### Sampling Frequency

For the AMIP simulation, the model history is written every 6 hours. (However, fields such as convective and total precipitation are accumulated over a 24-hour period; caution should therefore be exercised in interpreting such fields at subintervals of a day.)

## Dynamical/Physical Properties

### Atmospheric Dynamics

Primitive-equation dynamics are expressed in terms of vorticity, divergence, temperature, surface pressure, and specific humidity.

### Diffusion

• Linear second-order (del-squared) horizontal diffusion is applied for wave numbers n > 31 in the upper part of the spectral rhomboid, with a first-order sigma coordinate correction applied near topography.

• Stability dependent vertical diffusion after Louis (1979) [14] is only applied for sigma levels > 0.5 in stable layers, but it operates in all unstable layers with no separate removal of dry superadiabats, and with a minimum wind speed difference of 1 m/s assumed between model levels.

### Gravity-wave Drag

Momentum transports associated with gravity waves are simulated by the method of Palmer et al. (1986) [15], using directionally dependent subgrid-scale orographic variances. Surface stress due to gravity waves excited by stably stratified flow over irregular terrain is calculated from linear theory and dimensional considerations. Gravity-wave stress is a function of atmospheric density, low-level wind, and the Brunt-Vaisalla frequency. The vertical structure of the momentum flux induced by gravity waves is calculated from a local wave Richardson number, which describes the onset of turbulence due to convective instability and the turbulent breakdown approaching a critical level.

### Solar Constant/Cycles

The solar constant is the AMIP-prescribed value of 1365 W/(m^2). Both seasonal and diurnal cycles in solar forcing are simulated.

### Chemistry

Carbon dioxide is assumed to be well mixed at the AMIP-prescribed concentration of 345 ppm. Zonally averaged seasonal mean ozone distributions are prescribed from the data of Dopplick (1974) [16], with linear interpolation for intermediate times. No other trace gases or aerosols are present, but the radiative effects of water vapor are included (see Radiation).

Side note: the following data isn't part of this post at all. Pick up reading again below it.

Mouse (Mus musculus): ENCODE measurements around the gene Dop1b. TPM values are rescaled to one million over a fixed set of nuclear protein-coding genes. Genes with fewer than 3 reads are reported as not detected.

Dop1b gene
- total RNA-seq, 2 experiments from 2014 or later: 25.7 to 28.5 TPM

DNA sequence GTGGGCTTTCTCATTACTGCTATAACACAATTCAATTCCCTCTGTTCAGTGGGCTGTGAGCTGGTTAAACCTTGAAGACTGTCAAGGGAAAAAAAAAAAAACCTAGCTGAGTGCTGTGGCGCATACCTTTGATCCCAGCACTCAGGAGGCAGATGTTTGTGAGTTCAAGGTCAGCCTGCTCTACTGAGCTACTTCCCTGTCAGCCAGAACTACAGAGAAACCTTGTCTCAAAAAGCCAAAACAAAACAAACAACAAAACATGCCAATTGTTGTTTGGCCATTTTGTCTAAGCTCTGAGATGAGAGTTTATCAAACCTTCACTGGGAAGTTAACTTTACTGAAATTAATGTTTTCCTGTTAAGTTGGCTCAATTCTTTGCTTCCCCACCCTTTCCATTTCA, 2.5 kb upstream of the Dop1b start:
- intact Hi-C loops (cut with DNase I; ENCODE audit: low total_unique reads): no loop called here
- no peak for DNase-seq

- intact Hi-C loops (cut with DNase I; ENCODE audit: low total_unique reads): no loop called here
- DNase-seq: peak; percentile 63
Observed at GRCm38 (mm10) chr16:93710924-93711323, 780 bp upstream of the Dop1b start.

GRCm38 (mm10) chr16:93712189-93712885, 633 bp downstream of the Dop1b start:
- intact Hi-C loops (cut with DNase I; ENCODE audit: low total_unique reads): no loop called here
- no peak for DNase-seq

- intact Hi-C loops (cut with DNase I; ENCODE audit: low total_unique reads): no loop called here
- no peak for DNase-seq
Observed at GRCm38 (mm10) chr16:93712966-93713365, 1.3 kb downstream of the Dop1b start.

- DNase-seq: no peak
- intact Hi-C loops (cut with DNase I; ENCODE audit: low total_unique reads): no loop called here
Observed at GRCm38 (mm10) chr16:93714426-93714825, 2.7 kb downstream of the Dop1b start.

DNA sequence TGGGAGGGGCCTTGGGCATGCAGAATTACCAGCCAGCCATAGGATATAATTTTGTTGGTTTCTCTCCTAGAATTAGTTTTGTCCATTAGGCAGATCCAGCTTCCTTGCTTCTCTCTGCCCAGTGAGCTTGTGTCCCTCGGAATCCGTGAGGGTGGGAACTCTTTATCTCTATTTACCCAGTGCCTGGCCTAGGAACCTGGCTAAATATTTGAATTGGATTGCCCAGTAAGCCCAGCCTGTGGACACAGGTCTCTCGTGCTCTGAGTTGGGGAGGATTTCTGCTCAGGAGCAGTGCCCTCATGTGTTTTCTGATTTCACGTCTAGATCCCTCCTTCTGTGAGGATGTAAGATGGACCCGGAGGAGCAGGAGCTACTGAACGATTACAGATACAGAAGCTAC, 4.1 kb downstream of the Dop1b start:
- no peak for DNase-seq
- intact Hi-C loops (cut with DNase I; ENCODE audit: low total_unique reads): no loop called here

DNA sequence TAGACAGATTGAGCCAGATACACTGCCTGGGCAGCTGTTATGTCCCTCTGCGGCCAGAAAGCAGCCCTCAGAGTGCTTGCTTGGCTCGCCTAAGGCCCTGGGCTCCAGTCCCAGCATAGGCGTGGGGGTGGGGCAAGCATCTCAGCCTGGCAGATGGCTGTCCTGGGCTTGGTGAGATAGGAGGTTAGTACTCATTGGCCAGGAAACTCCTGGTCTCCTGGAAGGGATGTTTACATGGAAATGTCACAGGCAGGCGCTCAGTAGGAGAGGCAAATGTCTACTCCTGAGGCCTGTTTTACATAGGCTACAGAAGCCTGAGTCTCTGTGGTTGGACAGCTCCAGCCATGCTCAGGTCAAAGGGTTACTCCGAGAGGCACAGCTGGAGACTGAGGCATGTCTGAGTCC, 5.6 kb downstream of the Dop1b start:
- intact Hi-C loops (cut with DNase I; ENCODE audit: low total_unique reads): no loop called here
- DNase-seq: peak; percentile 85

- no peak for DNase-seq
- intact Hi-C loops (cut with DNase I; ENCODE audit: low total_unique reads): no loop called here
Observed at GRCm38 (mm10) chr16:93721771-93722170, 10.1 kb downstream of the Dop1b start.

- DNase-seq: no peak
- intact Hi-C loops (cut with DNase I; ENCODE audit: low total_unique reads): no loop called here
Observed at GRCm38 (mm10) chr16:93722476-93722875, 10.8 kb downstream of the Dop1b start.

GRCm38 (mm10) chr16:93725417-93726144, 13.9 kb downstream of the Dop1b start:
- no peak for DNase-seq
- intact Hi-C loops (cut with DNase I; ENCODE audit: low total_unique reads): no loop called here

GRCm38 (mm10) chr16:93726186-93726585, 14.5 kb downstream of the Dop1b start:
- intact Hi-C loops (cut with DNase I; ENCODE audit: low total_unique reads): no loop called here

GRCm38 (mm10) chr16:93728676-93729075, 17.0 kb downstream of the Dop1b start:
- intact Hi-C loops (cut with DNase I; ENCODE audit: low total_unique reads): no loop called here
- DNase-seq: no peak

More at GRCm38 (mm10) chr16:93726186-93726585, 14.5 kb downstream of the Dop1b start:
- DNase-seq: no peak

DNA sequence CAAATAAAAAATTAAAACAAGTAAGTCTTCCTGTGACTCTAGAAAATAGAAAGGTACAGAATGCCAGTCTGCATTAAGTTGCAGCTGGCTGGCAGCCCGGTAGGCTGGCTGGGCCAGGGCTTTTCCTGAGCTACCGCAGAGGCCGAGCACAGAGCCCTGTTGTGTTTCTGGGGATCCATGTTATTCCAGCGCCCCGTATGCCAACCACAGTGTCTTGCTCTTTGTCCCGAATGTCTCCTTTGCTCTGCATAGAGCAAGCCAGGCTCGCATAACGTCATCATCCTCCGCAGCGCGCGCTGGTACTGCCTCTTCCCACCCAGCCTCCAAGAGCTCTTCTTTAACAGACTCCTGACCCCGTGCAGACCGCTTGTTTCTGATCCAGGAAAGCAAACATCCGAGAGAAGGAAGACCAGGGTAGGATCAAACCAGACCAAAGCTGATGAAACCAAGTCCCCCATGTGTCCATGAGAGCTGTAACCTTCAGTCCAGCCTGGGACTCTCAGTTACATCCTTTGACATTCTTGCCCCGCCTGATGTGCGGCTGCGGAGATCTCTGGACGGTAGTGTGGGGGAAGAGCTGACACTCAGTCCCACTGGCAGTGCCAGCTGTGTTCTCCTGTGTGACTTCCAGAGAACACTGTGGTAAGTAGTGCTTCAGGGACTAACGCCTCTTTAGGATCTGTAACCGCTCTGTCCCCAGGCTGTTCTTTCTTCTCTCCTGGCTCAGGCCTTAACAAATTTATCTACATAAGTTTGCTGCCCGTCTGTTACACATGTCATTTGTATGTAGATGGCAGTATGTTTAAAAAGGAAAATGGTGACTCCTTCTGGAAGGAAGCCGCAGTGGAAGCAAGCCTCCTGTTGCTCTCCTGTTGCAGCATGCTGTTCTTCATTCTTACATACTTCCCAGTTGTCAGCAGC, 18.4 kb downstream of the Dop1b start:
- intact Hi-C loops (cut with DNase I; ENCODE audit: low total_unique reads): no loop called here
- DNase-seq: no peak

• Shortwave Rayleigh scattering and absorption in ultraviolet (< 0.35 micron) and visible (0.5-0.7 micron) spectral bands by ozone, and in the near-infrared (0.7-4.0 microns) by water vapor and carbon dioxide follow the method of Lacis and Hansen (1974) [17]. Pressure corrections and multiple reflections between clouds are treated. The radiative effects of aerosols are not included directly.

• Longwave radiation follows the simplified exchange method of Fels and Schwarzkopf (1975) [18] and Schwarzkopf and Fels (1991) [19], with slight modifications. (The parent code is compared against benchmark computations by Fels et al. 1991 [20].) Longwave calculations follow the broad-band emissivity approximation in 8 spectral intervals (with wavenumber boundaries at 0, 1.6 x 10^4, 5.6 x 10^4, 8.0 x 10^4, 9.0 x 10^4, 9.9 x 10^4, 1.07 x 10^5, 1.20 x 10^5, and 2.20 x 10^5 m^-1). Another 14 bands are accounted for in the cooling-to-space corrections. Included in the calculations are Fels and Schwarzkopf (1981) [35] transmission coefficients for carbon dioxide, the water vapor continuum of Roberts et al. (1976) [21], and the effects of water-carbon dioxide overlap and of a Voigt line-shape correction. , and the effects of water-carbon dioxide overlap and of a Voigt line-shape correction.